key things to look for when selecting quality vintage furniture

I have been making a little progress on our space a.k.a. home. I still have some bigger projects on my list, which will make our living space feel more like “us”. I am slowly but surely continuing to organize & purge (click to read about it). I also chose our color palette; way more fun than organizing and piling things in the donation box. The funny part about the donation boxes that we have ready to go, we are ALWAYS stopping by our favorite thrift stores and I ALWAYS forget to put those donations in the Jeep.

The space that I’m concentrating on improving is our living room / dining room area. I plan to keep all the current furniture pieces, but I’ll be updating them with a little paint to match our new palette, and a little sewing (I’m going to attempt to sew up a sofa cover – this ought to be interesting!). There is that off chance that I’ll find some furniture, or lamp between now and completion that I won’t be able to live without. No guarantees that I won’t add 1, 2, maybe even 3 “new” pieces.

Finally, to the subject. I wanted to share a few tips I’ve learned about selecting quality vintage furniture pieces. One suggestion before I get to the “how”. It’s helpful to take a list of what you are looking for and dimensions when you head out to hunt for vintage pieces. The list may or may not help you focus, but if you’re anything like me, I get very distracted by the shiny, my list stays stashed away, I get home with a truckload of goodies and not one damn thing from my list.

Okay, NOW I’ll get to the subject. Here are a few things we look for when shopping for vintage furniture we plan to rehab:

  •  Sometimes the furniture can be smushed up against other pieces. Don’t be afraid to pull the piece you spy away from the other furniture. Look at all sides, including the bottom. You may find water damage, big chunks missing, or even burn marks from an Easy Bake Oven (I always wanted one, but knowing how clumsy I am, I understand now why my sweet Mama never bought me one!).
  • Is it wood? Is it laminate? Both are good depending on what you plan to do with it. There are a lot of great blogs out there that walk you through how to paint laminate furniture. It’s simple really. A good sanding and primer will do the trick.
  • Open the drawers to see the structure quality. Drawers with dovetail construction is usually an indicator of a good piece.
Dovetail joints can be an indicator that the vintage piece you're looking at is well made.

Dovetail joints can be an indicator that the vintage piece you’re looking at is well made.

  • Often times the manufacturer name is marked somewhere; there’s a reason these companies are still in business today. There is oodles of info about vintage furniture makers available on Google, but off the top of my head Drexel, Broyhill, Ethan Allen, American by Martinsville are a few makers to look for.
  • Look at it’s bottom…tee-hee. If it’s not too heavy, turn the piece over and look for any damage.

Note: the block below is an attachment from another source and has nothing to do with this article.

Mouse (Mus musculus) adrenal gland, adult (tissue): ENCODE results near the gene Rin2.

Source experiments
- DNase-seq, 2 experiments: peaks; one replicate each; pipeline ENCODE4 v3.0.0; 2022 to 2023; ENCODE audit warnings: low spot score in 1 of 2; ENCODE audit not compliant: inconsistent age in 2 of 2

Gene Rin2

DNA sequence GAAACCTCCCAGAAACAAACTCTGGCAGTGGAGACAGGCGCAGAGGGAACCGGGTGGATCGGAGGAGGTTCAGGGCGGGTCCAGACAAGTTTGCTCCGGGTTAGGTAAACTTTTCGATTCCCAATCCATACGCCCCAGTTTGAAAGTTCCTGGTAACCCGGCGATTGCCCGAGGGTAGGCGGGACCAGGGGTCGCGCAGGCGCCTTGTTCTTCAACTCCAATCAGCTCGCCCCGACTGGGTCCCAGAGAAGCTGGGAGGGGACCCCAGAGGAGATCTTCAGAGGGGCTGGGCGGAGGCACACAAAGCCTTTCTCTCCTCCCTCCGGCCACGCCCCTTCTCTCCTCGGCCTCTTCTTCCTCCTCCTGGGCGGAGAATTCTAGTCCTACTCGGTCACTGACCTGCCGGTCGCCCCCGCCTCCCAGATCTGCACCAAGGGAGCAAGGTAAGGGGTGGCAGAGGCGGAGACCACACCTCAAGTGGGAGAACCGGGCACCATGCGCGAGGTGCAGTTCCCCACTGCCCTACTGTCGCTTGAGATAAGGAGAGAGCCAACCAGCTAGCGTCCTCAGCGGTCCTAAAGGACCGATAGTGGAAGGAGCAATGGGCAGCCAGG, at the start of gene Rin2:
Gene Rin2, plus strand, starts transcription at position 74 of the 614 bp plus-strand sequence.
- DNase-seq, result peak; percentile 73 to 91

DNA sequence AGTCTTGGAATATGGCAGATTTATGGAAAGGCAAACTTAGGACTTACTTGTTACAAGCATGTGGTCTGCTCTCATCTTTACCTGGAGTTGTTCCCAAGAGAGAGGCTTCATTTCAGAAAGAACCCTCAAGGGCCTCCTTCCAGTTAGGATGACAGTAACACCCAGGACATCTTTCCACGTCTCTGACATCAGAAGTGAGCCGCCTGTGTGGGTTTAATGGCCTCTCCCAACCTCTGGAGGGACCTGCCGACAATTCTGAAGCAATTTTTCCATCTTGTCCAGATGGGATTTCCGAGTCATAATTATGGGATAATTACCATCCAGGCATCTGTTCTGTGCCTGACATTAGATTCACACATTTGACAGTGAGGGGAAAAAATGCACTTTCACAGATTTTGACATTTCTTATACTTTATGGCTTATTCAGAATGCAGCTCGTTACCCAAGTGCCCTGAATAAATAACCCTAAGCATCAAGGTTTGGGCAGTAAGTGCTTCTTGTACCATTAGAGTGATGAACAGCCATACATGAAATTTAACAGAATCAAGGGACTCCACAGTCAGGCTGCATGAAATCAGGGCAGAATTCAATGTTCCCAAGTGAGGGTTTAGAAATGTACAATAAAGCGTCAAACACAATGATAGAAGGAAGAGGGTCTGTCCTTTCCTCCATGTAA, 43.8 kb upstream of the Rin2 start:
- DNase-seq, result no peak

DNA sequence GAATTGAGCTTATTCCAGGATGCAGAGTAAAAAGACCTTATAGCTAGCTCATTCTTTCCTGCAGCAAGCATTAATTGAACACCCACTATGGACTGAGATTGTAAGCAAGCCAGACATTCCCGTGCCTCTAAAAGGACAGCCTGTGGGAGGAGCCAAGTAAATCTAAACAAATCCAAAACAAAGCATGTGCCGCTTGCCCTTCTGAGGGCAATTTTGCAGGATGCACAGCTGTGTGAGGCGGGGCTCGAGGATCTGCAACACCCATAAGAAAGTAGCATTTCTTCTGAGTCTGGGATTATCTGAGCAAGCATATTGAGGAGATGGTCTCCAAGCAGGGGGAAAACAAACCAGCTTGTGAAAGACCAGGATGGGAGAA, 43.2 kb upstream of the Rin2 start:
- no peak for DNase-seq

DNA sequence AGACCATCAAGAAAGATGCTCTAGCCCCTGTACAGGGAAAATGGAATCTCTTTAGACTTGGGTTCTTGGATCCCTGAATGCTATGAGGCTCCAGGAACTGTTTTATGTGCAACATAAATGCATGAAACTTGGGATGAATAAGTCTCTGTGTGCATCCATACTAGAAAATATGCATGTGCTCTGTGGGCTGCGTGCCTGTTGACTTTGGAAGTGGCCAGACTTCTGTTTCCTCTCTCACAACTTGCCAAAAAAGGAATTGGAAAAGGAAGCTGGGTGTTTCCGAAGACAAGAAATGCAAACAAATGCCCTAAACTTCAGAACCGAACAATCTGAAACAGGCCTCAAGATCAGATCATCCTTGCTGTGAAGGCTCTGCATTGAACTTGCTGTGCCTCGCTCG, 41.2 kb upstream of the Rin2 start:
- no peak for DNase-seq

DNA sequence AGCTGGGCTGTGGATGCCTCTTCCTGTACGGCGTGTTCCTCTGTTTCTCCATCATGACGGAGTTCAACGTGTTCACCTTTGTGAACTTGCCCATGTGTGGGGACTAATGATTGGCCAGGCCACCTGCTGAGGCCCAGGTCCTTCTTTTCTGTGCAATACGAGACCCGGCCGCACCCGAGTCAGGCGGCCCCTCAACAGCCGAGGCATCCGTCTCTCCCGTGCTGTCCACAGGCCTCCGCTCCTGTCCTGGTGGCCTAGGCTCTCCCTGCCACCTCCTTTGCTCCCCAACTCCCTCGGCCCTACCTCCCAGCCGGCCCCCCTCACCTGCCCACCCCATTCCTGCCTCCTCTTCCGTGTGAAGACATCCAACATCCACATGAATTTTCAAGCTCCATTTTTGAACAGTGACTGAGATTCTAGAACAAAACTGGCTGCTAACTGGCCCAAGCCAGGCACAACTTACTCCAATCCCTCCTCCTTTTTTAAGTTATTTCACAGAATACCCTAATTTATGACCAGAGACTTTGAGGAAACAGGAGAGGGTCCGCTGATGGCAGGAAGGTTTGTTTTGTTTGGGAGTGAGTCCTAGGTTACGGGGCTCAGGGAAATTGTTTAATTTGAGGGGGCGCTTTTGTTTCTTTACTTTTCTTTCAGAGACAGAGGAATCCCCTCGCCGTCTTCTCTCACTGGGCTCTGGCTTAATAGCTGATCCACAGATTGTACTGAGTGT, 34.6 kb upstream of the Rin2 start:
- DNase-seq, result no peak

• Give it a wiggle; if it’s wiggly it may just need some tightening, or it could be a sign that it’s a piece of bad junk that should remain there.
  •  Look for any water damage, which leads to nasty smells, which leads to rot, which leads to bad junk that you should leave at the estate sale or thrift store.
  • Is anything broken? Leg, backing, laminate? Sometimes these are simple repairs, but if its beyond your ability, most likely it will sit collecting dust before you take it back for donation. We recently discovered the miracles of Bondo, yes, as in Bondo used to repair cars. With Bondo we’ve repaired legs,  big dings, torn away laminate. We heart Bondo.
Bondo can be used to repair minor damage to vintage furniture.

Bondo can be used to repair minor damage to vintage furniture.

  • Hardware – if you like the hardware, be sure it’s all there. If there are missing pieces of hardware, you may be able to find replacement on Etsy, or eBay, but you may end up paying more than you did for your new furniture.
  • Another thing about the hardware – if you think the placement of the pulls, there are too many pulls, or the new pulls you purchased are larger or smaller, the existing holes can be patched (with Bondo) and new holes drilled. If we are drilling new holes I usually make a pattern so they aren’t off kilter.
    • Tip – lately I’ve been finding some cute drawer pulls at HomeGoods for great prices. No, they are not vintage, but they are CUTE.
  • Not always, but sometimes you can find upholstered furniture at the Salvation Army that has been dry cleaned. I’m not sure why some are and some are not dry cleaned, haven’t asked about that yet. Look for the sticker.
  • This doesn’t have anything to do with how to select quality vintage furniture, but it’s my favorite tip of all…..50% off furniture day at Salvation Army. This sale doesn’t typically include red tag items (like seen in the picture below). I love these sales! From what I understand, it’s up to the individual store to decide on some of the 50% off sales. Ask nicely and the staff may give you the heads up.
Not always, but sometimes Salvation Army dry cleans the upholstered furniture received.

Not always, but sometimes Salvation Army dry cleans the upholstered furniture received.

Phew, that’s all I can think of right now. If you have a good tip that you use to find quality vintage furniture for restoration or restyling, please share.

Get your wish list compiled, and hit those estate sales, thrift stores, and yard sales. Enjoy!

xxoo Kris



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